Where does the fizz go? Part of the problem is that the SRX is geared quite tall, but the other issue is sheer weight. The 3.6-liter V-6 makes its peak torque at 2,400 rpm, so it's a relaxed combination, but even with the responsive 6-speed automatic transmission the SRX just isn't that quick on its feet when a quick burst of power is needed.

That said, in all-out acceleration, the SRX will make it to 60 mph in a respectable seven seconds--in the same ballpark as the Acura MDX, Lincoln MKX, or even the Lexus RX 350.

The SRX is offered with front- or all-wheel drive. All-wheel-drive models use a Haldex system with electronic limited-slip differential; the latter is a great choice for snowy climates and bad weather.

Sprightly and nimble are again not terms that really apply to the way the SRX handles. It feels heavier than you might expect if you pitch it hard into a corner. It's a bit disconcerting in that its center of mass feels higher (because of your seating height) even if it isn't. But the hydraulic-assist power steering is weighted nicely, and unwinds as predictably as in most sport sedans.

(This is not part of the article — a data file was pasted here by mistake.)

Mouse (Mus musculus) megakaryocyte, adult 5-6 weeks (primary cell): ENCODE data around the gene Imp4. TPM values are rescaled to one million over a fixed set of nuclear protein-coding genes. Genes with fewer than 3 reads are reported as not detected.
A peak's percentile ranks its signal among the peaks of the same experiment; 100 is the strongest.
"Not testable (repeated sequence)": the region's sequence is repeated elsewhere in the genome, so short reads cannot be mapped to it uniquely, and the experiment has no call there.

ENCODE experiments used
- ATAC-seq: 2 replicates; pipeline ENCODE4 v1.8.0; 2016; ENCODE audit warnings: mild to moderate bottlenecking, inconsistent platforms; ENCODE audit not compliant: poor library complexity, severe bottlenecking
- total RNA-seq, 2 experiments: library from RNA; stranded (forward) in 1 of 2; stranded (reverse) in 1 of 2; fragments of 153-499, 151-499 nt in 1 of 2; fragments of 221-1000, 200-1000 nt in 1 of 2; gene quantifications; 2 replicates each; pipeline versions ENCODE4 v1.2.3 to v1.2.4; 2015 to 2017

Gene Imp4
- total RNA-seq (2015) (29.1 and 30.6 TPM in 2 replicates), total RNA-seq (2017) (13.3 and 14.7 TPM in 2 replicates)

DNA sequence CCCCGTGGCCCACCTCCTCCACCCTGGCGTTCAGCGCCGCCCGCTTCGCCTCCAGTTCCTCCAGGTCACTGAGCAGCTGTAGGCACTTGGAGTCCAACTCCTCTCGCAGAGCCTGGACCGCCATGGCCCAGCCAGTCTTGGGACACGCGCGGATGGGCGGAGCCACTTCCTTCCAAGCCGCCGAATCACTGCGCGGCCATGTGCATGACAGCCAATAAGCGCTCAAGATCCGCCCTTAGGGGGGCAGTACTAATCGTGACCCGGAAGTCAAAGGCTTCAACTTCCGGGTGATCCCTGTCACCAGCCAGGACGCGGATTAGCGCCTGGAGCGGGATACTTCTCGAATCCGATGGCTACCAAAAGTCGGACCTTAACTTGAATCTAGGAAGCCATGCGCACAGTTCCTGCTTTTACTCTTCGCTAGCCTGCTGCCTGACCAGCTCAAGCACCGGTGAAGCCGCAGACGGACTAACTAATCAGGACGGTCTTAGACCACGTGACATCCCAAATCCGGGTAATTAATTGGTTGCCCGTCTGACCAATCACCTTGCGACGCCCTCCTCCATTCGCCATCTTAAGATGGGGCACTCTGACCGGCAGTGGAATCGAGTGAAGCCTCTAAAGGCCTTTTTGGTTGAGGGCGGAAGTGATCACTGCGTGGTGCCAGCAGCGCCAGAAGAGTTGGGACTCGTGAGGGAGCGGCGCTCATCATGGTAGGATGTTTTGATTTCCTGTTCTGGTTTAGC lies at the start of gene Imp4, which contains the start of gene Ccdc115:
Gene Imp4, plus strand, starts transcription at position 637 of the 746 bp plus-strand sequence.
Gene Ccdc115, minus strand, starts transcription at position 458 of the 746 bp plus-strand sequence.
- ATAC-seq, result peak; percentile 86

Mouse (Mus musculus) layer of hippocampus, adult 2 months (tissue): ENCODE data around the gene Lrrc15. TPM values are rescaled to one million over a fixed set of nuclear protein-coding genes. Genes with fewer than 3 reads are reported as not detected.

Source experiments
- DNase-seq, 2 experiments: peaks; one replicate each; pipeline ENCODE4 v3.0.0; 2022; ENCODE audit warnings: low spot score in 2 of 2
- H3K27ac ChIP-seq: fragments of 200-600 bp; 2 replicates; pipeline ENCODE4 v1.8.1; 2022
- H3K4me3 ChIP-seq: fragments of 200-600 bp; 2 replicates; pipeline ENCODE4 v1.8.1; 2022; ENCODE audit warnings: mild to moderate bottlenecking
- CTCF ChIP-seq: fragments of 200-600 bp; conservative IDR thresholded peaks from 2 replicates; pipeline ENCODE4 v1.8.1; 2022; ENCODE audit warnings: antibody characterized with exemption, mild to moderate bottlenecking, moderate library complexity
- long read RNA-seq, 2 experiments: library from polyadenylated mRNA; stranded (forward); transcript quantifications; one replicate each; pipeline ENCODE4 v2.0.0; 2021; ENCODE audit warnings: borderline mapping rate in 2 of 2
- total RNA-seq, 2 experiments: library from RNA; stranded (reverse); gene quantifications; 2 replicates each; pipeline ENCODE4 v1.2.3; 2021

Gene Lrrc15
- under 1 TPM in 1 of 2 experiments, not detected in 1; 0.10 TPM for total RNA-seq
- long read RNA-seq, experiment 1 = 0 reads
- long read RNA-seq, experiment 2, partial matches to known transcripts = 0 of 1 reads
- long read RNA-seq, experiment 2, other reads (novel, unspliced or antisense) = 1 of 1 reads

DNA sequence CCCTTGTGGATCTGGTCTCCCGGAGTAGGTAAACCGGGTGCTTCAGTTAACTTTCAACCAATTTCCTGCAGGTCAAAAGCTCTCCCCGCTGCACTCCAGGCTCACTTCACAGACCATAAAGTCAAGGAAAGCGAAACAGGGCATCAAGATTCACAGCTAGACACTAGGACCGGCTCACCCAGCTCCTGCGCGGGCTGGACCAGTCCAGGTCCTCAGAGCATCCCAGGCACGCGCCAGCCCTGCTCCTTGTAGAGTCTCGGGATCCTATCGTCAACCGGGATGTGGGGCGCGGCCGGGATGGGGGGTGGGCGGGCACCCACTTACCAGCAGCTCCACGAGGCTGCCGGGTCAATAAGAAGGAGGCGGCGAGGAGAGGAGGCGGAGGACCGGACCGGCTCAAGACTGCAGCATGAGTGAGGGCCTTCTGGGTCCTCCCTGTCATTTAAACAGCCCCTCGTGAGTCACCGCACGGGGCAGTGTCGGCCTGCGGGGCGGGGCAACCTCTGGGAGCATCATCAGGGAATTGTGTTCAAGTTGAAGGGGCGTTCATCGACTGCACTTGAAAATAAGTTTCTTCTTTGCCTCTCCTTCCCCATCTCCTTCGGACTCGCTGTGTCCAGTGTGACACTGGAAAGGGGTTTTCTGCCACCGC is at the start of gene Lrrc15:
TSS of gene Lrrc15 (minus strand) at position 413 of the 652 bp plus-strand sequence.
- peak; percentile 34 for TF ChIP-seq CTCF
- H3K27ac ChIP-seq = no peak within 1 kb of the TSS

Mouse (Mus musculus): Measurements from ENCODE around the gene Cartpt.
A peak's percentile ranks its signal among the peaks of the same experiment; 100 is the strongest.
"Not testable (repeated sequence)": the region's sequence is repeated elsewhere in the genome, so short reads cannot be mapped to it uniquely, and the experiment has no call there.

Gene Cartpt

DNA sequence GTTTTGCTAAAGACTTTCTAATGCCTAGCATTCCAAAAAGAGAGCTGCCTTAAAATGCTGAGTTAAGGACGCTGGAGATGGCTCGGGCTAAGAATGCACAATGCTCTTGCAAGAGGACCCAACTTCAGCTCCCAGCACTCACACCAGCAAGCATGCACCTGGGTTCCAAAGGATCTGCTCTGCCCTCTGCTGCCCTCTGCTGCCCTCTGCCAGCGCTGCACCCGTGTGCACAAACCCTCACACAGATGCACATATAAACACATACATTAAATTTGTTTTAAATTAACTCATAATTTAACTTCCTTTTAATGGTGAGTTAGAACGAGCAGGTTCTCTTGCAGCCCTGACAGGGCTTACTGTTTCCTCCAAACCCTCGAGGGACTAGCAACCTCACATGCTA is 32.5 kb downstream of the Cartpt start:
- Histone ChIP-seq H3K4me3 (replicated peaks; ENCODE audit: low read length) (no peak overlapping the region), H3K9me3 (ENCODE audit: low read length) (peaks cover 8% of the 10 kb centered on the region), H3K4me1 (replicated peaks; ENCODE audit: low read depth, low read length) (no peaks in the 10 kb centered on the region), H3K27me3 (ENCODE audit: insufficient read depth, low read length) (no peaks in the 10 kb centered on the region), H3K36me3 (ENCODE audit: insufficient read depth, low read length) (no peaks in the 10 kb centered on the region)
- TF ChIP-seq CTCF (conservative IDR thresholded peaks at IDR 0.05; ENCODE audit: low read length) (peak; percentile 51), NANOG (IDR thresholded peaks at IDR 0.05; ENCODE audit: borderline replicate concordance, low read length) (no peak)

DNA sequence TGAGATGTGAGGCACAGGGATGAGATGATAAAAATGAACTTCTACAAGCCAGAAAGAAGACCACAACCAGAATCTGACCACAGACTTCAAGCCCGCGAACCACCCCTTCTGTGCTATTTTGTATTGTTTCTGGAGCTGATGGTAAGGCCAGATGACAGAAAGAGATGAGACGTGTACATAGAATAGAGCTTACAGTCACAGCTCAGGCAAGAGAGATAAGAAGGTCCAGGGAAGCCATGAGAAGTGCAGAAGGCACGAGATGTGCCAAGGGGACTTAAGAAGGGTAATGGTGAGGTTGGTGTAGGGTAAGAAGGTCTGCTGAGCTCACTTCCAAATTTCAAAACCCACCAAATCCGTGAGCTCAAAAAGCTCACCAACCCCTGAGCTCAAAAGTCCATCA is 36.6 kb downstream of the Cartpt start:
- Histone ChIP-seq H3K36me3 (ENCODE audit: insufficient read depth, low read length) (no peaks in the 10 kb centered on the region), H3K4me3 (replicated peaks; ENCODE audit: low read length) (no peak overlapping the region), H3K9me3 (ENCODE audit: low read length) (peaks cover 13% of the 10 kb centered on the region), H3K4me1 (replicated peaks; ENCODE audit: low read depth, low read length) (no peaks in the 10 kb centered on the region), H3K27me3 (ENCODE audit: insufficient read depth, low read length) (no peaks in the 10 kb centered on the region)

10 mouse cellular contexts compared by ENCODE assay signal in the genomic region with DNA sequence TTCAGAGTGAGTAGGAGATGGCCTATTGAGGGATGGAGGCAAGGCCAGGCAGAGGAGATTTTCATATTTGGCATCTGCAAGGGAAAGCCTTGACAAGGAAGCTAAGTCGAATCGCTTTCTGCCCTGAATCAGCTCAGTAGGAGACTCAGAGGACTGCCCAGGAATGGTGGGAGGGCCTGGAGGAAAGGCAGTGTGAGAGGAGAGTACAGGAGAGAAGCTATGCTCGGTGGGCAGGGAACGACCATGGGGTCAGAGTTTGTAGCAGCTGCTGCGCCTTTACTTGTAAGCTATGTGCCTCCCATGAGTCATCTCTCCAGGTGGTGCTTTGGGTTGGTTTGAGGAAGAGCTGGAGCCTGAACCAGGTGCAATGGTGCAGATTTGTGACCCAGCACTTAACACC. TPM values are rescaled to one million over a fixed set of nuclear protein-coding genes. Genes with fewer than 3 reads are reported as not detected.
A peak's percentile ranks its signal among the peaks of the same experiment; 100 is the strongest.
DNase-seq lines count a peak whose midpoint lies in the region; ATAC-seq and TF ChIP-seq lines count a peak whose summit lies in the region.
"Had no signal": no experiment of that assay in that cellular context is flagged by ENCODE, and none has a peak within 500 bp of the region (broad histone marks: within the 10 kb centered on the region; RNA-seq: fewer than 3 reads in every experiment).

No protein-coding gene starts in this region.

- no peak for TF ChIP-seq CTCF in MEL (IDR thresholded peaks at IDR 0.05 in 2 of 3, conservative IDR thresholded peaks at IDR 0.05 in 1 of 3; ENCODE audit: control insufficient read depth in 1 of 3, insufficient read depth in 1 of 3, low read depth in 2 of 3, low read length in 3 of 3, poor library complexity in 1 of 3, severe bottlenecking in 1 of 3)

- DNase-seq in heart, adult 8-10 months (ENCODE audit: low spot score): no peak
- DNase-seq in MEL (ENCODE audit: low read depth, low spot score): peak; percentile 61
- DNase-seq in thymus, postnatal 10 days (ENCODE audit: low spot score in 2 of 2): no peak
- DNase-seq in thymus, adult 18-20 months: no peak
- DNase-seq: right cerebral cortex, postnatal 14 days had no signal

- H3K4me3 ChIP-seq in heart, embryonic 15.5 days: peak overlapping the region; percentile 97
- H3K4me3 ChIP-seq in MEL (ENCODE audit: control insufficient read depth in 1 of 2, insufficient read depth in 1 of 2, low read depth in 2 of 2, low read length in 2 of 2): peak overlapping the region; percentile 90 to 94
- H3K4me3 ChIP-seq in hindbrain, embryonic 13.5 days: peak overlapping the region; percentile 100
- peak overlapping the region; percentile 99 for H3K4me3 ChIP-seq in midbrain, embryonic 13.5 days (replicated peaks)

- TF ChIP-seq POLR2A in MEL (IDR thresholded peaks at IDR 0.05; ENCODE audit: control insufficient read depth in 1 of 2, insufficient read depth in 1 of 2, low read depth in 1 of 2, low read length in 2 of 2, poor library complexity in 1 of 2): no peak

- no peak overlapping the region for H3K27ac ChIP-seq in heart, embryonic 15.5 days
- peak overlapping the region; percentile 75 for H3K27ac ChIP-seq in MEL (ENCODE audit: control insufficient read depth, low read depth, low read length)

Larger wheels usually tend to make the ride worse, and they don't always improve handling; but the 20-inch wheels are fine here. We recommend the optional FE3 suspension, with an active suspension and Continuous Damping Control, which reads the road and other inputs, adjusting every two milliseconds.

With either of the suspension setups, ride quality isn't pillowy soft, but it's tight enough for crisp handling without being too jarring. Your passengers will be happy, and this is actually a decent vehicle for Realtors or others who want to impress clients but not be too over-the-top.

One final criticism is that the brakes tend to feel spongier than we’d like, and the impression is cemented with significant nosedive.

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2016 Cadillac SRX

Comfort & Quality

Four adults fit with ease in the SRX's very comfortable, well-appointed interior.

It's officially rated to carry up to 5 people, but we think of the Cadillac SRX as one of the better ways for two adult couples to hit the town in comfort. The interior is nicely detailed, roomy, and lavishly appointed.

The SRX cabin is a very quiet, comfortable place for the commute or a long road trip. There's no third row wedged in behind the SRX's rear seat, which is really for the better. In front, the SRX's space is ample and trimmed out very well. The seats have good contouring, extendable thigh bolsters, and sit at a height that should put most adults at an ideal driving position.